23 December 2014

Americans OK with torture

The Pew Research Centre recently released the results of a survey of Americans about the Senate Intelligence Committee’s report on CIA interrogation practices, a report which revealed the agency has engaged in torture. One might expect that the citizens of a nation known for its attention to civil rights would strongly censure crimes against both human decency and the law. One would be disappointed.

The survey indicated that over half of Americans believed the CIA's methods were justified while only 29 per cent said they were not. Furthermore, 56 per cent believe the methods provided intelligence that helped prevent terrorist attacks, even though the report stated they didn't. Also disappointing was that as many respondents said it was wrong to release the report as those who said it was right. There are truths that some people just don't want to know, or want anybody else to know.

Perhaps we should not be surprised that so many Americans are comfortable with torture. After all, they accepted segregation, with all its brutal violation of human rights, up until midway into the last century, all the while claiming to be the land where all men are created equal. And a frightened people will be inclined to sacrifice their principles for expediency.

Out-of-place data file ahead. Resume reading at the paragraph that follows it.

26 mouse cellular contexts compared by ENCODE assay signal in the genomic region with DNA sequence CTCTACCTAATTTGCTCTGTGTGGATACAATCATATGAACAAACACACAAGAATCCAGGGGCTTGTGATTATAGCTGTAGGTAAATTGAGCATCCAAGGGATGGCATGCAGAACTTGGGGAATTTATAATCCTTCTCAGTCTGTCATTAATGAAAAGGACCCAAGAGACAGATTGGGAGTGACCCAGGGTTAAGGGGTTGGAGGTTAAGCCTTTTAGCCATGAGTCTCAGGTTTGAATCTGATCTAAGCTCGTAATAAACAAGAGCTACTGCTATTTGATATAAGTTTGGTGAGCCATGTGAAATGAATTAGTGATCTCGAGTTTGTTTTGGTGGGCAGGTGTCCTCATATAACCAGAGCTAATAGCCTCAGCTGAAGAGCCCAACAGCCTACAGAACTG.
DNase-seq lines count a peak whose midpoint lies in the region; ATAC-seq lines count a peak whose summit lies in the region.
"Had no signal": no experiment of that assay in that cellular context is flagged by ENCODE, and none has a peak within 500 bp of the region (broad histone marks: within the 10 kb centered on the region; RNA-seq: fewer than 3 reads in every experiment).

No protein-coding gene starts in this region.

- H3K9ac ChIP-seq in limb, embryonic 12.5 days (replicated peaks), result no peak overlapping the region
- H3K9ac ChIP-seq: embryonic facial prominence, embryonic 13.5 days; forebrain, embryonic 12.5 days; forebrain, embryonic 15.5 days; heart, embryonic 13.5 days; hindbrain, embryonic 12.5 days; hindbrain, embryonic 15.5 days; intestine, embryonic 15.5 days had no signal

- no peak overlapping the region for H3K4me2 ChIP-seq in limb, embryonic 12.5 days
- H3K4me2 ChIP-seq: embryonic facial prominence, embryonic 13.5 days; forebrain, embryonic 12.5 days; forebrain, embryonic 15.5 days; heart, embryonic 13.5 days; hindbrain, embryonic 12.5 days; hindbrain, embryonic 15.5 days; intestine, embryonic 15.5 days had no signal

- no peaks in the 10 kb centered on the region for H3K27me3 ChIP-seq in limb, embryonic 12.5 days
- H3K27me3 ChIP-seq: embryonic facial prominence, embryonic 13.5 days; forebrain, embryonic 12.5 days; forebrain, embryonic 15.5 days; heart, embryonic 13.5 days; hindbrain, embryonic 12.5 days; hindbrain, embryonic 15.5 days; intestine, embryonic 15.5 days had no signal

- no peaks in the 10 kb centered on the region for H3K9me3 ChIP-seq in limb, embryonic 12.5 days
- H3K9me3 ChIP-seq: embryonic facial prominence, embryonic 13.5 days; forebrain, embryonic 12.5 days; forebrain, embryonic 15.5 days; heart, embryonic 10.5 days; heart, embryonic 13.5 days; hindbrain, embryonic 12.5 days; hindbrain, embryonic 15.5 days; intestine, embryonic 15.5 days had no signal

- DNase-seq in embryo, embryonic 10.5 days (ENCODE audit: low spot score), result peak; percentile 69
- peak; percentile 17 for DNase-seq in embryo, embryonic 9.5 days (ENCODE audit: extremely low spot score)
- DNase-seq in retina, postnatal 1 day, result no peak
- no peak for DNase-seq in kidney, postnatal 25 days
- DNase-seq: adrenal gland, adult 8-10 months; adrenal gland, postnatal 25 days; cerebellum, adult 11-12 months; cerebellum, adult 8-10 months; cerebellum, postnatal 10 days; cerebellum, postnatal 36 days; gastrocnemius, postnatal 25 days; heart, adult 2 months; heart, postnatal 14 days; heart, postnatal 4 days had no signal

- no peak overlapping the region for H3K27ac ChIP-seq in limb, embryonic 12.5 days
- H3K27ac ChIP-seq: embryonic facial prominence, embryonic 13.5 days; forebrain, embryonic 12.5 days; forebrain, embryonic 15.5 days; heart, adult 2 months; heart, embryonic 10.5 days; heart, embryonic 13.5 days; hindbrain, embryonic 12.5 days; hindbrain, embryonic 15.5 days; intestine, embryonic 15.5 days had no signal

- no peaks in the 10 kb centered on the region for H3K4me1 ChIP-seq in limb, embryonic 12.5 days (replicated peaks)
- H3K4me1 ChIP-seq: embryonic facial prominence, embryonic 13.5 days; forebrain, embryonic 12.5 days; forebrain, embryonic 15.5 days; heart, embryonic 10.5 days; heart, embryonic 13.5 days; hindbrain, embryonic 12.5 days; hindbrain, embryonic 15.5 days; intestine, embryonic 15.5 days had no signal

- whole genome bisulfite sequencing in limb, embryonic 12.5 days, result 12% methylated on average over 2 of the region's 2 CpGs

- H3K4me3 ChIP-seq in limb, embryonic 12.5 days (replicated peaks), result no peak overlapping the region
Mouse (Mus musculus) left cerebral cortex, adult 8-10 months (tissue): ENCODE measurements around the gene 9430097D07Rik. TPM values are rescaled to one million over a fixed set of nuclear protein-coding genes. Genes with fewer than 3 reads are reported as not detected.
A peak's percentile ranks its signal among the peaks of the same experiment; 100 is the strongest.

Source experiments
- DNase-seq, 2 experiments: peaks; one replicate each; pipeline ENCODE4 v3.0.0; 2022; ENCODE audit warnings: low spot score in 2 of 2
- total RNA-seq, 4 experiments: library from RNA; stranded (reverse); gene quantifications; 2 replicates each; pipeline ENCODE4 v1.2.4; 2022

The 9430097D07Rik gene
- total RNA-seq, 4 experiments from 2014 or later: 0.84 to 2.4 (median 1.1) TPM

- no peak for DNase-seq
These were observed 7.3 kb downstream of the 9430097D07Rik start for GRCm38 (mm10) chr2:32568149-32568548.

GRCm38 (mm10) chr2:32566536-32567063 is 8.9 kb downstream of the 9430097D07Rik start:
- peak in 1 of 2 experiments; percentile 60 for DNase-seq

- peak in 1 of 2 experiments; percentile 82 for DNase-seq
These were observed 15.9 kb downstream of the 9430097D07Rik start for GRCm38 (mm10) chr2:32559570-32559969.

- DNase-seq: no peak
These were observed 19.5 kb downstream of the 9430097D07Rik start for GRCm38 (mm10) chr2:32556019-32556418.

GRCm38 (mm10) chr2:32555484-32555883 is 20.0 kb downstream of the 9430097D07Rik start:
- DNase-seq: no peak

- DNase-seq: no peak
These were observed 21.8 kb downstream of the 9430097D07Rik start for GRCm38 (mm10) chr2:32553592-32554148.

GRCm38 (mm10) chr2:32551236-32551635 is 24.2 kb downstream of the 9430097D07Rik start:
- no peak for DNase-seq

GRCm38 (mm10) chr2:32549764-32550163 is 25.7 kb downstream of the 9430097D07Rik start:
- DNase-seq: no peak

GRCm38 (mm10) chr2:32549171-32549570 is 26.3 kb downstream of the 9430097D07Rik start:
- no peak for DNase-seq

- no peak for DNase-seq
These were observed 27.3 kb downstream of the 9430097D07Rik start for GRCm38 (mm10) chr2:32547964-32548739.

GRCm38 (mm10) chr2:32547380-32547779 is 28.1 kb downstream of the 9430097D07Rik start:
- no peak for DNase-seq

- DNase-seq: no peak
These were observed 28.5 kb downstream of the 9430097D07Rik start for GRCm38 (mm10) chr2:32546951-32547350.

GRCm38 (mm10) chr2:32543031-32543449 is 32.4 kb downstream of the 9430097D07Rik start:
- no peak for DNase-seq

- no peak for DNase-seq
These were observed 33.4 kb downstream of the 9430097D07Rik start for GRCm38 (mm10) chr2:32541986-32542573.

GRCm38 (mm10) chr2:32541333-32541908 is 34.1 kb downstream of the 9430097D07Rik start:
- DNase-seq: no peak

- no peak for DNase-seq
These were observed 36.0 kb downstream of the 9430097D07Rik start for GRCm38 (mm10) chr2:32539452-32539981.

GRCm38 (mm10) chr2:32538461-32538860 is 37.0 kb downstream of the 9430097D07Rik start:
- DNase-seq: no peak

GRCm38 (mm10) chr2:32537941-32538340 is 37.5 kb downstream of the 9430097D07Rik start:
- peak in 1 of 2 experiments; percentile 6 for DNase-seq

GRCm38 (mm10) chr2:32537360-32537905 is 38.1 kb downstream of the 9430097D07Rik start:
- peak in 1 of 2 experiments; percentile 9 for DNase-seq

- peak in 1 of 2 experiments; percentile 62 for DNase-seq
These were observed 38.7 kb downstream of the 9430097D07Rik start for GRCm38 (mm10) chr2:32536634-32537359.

Americans are in this respect no different than anyone else, no better, no worse. The struggle for human rights, whether to end slavery, to emancipate women, to achieve equality for minorities and gays, has always been the responsibility of progressives struggling in a sea of complacency or outright opposition, ultimately winning over most of the populace but often only after a very long time. Supporters of human dignity are often a minority.

Unfortunately, even President Obama, although expressing his distaste for such behaviour and declaring it un-American, doesn't appear to have the political courage to prosecute the culprits. He claims he wants to look forward, not back, a sentiment he might more constructively apply to Edward Snowden. Presidents it seems, from Nixon to Reagan to Bush, and in the latter case at least some key subordinates, are above the rule of law. And that's pretty disappointing, too.

No comments:

Post a Comment